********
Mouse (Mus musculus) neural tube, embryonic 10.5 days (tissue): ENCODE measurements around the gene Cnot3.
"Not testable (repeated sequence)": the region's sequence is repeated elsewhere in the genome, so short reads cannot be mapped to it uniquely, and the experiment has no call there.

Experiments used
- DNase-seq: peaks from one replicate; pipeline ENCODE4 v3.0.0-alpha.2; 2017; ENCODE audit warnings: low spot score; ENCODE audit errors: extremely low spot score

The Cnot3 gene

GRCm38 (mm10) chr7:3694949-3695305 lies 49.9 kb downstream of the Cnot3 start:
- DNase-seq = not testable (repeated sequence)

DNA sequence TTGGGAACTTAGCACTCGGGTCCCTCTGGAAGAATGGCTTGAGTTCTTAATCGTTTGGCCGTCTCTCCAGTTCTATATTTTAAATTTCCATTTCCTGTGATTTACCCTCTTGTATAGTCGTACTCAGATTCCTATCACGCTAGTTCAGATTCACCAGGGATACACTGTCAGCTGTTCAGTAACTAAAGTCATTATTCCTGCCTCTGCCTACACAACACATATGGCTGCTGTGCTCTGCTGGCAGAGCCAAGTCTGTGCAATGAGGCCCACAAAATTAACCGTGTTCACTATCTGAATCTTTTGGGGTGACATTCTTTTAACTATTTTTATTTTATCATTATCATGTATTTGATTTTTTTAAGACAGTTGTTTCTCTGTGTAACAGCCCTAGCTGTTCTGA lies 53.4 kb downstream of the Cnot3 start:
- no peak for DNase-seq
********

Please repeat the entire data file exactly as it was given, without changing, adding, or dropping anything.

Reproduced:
Mouse (Mus musculus) neural tube, embryonic 10.5 days (tissue): ENCODE measurements around the gene Cnot3.
"Not testable (repeated sequence)": the region's sequence is repeated elsewhere in the genome, so short reads cannot be mapped to it uniquely, and the experiment has no call there.

Experiments used
- DNase-seq: peaks from one replicate; pipeline ENCODE4 v3.0.0-alpha.2; 2017; ENCODE audit warnings: low spot score; ENCODE audit errors: extremely low spot score

The Cnot3 gene

GRCm38 (mm10) chr7:3694949-3695305 lies 49.9 kb downstream of the Cnot3 start:
- DNase-seq = not testable (repeated sequence)

DNA sequence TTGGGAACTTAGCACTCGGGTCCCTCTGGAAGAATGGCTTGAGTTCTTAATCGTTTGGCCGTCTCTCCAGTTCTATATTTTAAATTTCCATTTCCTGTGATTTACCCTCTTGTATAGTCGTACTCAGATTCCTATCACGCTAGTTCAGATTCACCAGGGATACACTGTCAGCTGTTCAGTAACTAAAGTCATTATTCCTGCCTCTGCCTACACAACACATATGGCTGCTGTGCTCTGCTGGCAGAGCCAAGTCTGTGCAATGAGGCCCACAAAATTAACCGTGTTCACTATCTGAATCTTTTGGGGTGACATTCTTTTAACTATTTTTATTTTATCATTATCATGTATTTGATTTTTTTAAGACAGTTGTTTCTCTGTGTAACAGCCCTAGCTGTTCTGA lies 53.4 kb downstream of the Cnot3 start:
- no peak for DNase-seq